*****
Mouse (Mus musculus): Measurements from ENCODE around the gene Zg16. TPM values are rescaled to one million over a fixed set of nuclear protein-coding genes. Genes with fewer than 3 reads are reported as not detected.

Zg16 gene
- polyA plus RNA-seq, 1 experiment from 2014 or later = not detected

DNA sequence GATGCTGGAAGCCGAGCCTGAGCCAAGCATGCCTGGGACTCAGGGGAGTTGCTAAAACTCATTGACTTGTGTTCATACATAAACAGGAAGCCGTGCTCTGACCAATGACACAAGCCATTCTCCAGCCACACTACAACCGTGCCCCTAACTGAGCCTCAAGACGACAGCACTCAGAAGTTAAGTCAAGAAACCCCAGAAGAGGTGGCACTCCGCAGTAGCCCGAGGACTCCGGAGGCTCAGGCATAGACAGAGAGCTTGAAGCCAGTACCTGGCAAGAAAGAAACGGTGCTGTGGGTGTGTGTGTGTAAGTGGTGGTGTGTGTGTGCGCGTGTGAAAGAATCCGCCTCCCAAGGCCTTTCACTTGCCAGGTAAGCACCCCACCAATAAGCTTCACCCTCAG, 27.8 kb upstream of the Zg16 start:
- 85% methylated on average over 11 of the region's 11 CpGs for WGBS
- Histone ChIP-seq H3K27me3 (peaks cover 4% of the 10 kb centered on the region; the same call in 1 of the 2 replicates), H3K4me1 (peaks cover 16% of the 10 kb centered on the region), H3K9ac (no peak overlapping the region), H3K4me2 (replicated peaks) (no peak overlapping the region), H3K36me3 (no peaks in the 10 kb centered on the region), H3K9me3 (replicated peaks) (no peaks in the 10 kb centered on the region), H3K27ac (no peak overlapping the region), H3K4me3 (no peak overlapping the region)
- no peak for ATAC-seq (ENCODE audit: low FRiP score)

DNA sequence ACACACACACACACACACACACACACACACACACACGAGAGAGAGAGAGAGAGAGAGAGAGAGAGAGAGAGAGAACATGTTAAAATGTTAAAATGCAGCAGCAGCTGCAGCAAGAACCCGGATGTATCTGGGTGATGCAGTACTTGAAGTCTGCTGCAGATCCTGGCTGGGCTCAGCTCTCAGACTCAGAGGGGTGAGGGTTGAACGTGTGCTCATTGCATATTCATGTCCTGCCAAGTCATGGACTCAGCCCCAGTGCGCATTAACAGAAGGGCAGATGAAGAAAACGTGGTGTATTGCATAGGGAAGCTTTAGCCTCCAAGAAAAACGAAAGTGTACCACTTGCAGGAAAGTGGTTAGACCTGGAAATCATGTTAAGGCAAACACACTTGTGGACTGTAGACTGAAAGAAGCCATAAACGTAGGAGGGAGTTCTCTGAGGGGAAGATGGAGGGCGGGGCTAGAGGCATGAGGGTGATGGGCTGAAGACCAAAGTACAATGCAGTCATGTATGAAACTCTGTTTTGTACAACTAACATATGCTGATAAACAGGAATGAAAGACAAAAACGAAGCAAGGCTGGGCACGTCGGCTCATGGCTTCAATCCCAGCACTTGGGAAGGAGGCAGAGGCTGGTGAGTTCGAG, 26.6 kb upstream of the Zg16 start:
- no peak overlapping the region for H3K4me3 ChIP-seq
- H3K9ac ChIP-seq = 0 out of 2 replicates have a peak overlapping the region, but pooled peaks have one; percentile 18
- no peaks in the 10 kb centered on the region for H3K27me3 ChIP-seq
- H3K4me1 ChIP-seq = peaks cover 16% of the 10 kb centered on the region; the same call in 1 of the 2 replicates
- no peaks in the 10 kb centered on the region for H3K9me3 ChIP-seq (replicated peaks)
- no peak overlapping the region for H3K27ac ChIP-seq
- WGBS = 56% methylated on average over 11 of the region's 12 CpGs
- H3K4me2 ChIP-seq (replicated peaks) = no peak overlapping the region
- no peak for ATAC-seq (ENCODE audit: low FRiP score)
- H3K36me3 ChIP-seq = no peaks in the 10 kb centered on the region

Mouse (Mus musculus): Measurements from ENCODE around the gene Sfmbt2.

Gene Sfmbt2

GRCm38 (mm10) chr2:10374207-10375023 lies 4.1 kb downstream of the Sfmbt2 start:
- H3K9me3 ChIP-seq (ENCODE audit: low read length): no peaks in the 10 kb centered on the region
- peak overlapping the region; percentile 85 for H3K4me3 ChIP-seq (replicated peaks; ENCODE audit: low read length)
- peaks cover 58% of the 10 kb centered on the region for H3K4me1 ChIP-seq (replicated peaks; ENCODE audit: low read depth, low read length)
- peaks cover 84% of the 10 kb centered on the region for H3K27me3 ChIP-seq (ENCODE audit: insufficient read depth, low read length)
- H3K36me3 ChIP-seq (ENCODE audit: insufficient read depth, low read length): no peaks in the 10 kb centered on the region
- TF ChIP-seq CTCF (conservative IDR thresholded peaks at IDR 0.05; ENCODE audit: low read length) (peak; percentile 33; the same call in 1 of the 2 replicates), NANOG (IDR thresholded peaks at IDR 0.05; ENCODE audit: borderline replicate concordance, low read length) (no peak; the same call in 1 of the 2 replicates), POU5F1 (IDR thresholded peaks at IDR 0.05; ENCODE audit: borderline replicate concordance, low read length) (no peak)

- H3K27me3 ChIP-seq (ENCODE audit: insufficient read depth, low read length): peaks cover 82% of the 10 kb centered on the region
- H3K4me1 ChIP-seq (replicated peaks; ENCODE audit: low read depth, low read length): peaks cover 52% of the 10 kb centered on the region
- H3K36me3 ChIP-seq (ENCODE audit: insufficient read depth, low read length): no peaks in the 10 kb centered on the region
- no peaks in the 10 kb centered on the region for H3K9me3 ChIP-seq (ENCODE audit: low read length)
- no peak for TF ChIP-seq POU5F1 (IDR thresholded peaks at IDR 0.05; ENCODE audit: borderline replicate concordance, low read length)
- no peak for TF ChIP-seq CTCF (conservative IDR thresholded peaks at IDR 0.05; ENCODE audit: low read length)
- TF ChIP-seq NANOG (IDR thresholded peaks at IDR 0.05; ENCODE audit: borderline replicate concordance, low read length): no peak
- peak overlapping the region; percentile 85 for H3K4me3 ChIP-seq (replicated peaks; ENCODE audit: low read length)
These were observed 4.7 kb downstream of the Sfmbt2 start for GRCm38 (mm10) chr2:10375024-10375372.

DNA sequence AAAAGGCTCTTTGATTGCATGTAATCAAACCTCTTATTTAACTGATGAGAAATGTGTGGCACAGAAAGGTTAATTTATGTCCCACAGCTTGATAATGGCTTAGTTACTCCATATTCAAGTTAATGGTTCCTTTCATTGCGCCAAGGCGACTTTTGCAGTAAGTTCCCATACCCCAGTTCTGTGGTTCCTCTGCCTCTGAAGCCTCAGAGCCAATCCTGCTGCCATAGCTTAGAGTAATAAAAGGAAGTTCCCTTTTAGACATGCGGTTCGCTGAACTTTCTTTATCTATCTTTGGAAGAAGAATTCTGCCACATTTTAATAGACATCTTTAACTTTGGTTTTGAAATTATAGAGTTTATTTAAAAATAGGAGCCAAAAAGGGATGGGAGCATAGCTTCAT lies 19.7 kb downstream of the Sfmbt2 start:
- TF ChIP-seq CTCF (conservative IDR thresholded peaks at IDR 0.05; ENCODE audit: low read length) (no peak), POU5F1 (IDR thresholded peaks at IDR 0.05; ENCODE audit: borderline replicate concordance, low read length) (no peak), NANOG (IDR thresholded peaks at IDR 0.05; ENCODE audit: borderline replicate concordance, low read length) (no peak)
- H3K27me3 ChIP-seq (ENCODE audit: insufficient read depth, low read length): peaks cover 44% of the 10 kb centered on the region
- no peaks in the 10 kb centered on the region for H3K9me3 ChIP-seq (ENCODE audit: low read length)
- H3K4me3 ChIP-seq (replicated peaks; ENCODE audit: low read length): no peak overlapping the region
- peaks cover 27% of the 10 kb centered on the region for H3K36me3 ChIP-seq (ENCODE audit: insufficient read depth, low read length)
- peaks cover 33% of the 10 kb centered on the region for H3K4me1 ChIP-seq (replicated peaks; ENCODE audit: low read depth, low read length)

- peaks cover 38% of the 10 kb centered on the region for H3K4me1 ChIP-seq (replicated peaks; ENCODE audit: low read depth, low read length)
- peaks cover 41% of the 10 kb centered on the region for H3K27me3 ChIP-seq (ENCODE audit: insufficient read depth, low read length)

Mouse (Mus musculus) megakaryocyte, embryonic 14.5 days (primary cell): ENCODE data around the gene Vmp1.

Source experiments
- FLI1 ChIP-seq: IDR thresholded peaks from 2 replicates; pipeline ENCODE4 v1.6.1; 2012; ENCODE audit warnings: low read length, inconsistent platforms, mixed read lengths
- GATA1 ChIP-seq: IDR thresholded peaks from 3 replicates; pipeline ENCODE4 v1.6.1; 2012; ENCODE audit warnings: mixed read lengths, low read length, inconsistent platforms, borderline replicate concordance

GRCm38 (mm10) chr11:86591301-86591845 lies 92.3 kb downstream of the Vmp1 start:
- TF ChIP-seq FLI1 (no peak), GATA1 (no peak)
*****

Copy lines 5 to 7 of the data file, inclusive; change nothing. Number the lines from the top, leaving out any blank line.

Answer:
- 85% methylated on average over 11 of the region's 11 CpGs for WGBS
- Histone ChIP-seq H3K27me3 (peaks cover 4% of the 10 kb centered on the region; the same call in 1 of the 2 replicates), H3K4me1 (peaks cover 16% of the 10 kb centered on the region), H3K9ac (no peak overlapping the region), H3K4me2 (replicated peaks) (no peak overlapping the region), H3K36me3 (no peaks in the 10 kb centered on the region), H3K9me3 (replicated peaks) (no peaks in the 10 kb centered on the region), H3K27ac (no peak overlapping the region), H3K4me3 (no peak overlapping the region)
- no peak for ATAC-seq (ENCODE audit: low FRiP score)